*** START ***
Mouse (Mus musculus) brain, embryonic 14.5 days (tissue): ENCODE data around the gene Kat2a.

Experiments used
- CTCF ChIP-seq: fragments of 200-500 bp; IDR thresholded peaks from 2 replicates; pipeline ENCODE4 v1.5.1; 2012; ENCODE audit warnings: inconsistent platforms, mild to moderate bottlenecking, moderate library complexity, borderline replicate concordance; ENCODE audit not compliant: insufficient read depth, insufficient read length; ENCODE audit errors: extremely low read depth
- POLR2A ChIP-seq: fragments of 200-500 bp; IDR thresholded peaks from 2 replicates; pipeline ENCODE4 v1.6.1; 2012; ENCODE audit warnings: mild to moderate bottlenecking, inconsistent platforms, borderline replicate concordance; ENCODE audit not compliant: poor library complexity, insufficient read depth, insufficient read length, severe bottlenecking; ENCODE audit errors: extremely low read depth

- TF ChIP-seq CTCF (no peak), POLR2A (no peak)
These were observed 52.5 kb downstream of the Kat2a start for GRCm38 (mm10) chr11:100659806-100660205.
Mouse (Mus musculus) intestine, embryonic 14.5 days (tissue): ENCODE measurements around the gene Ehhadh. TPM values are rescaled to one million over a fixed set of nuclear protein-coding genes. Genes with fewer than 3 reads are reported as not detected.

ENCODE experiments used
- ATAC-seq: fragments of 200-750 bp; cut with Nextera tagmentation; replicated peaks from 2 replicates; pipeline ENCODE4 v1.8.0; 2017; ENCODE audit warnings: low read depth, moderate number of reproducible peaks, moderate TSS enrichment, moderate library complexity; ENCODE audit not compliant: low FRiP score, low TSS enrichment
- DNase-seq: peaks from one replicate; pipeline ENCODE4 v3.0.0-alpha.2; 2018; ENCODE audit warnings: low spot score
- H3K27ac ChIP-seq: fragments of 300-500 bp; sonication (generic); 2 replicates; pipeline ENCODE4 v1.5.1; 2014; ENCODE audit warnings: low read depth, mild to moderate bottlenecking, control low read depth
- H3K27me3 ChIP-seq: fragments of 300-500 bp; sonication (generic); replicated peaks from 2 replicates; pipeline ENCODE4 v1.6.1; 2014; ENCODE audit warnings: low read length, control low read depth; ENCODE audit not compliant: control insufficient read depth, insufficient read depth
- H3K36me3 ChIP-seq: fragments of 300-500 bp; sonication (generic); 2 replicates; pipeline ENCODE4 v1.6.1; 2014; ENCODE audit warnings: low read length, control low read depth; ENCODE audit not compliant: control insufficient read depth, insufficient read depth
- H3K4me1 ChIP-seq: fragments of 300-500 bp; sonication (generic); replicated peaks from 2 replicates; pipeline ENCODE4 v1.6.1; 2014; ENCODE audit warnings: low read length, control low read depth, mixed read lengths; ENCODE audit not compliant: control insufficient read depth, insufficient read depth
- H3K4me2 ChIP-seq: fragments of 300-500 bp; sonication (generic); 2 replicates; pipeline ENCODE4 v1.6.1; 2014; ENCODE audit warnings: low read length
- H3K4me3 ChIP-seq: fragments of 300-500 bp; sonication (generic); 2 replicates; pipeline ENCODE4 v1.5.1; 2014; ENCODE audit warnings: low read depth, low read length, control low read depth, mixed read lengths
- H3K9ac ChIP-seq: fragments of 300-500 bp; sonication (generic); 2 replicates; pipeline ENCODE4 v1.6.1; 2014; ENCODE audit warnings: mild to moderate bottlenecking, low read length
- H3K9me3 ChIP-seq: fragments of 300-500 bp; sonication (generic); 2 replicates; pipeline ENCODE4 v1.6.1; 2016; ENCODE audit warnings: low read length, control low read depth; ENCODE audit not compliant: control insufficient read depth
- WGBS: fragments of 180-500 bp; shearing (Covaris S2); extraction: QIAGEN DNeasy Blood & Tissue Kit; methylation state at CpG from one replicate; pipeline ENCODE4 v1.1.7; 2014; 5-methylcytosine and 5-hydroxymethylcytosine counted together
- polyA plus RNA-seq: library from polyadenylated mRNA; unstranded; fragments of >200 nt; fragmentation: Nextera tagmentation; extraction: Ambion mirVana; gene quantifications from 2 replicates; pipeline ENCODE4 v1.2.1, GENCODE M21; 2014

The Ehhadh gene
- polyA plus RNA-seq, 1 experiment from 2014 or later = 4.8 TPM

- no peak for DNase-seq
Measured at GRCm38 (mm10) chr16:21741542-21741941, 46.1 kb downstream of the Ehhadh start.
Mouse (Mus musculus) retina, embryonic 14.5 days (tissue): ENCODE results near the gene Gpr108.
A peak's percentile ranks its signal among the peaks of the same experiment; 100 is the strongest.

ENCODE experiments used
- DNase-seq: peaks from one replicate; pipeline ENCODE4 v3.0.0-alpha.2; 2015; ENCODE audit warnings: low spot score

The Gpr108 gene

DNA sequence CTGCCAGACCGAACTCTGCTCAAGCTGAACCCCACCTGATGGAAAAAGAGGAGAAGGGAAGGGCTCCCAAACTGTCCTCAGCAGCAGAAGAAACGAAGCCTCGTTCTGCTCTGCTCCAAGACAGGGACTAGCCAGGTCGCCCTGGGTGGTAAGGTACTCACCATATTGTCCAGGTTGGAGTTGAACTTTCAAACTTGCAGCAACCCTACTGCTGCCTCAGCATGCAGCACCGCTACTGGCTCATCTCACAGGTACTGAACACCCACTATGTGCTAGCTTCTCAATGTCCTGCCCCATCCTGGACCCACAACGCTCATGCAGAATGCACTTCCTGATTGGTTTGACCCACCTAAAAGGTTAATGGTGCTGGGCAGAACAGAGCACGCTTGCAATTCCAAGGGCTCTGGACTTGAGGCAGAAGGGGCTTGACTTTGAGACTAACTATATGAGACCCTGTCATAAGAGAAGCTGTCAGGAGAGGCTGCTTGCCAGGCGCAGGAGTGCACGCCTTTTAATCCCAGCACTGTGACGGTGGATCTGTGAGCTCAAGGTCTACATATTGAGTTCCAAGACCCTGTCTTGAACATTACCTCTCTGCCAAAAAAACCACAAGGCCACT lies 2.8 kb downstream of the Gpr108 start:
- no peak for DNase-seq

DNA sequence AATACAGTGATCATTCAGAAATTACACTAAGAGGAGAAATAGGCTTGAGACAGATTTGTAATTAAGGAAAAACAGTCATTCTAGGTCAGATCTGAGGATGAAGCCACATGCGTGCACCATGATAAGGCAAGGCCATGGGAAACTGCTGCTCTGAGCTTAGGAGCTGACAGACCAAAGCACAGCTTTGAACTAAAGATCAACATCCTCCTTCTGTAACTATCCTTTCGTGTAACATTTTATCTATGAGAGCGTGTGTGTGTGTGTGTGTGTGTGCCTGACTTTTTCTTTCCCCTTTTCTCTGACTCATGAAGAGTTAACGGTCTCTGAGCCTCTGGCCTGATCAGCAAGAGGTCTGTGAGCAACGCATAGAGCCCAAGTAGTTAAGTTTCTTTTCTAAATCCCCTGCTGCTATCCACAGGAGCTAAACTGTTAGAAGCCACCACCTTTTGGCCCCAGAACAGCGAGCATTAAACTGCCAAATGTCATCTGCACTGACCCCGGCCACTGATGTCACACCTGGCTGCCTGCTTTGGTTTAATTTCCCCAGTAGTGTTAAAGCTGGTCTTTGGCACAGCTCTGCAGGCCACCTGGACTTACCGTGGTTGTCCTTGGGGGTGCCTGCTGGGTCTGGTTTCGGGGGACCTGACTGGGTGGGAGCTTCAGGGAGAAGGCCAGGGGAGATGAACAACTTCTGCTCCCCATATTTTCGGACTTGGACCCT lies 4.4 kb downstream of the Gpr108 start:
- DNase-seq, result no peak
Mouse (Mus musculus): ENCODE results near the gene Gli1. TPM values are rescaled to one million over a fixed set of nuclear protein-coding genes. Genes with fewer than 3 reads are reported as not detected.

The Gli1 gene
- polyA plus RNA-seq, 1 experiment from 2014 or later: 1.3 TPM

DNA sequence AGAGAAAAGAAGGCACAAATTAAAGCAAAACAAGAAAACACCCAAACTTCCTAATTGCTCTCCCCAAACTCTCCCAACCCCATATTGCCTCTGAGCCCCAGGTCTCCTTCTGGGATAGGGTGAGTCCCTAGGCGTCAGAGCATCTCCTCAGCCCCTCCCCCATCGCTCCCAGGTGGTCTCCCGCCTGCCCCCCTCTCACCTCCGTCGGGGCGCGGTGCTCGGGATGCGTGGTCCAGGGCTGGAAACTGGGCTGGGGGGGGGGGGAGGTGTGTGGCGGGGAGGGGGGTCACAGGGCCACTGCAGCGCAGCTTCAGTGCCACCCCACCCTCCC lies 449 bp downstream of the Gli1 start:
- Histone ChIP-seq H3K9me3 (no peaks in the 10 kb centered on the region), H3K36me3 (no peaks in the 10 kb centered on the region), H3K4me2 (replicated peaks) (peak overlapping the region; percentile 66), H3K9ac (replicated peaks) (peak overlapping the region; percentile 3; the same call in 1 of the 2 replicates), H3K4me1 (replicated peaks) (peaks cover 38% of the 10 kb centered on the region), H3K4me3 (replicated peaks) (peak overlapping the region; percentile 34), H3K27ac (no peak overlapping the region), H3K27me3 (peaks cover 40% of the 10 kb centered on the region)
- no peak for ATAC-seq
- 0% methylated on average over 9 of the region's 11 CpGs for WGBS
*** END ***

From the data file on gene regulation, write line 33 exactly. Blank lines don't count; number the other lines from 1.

- DNase-seq, result no peak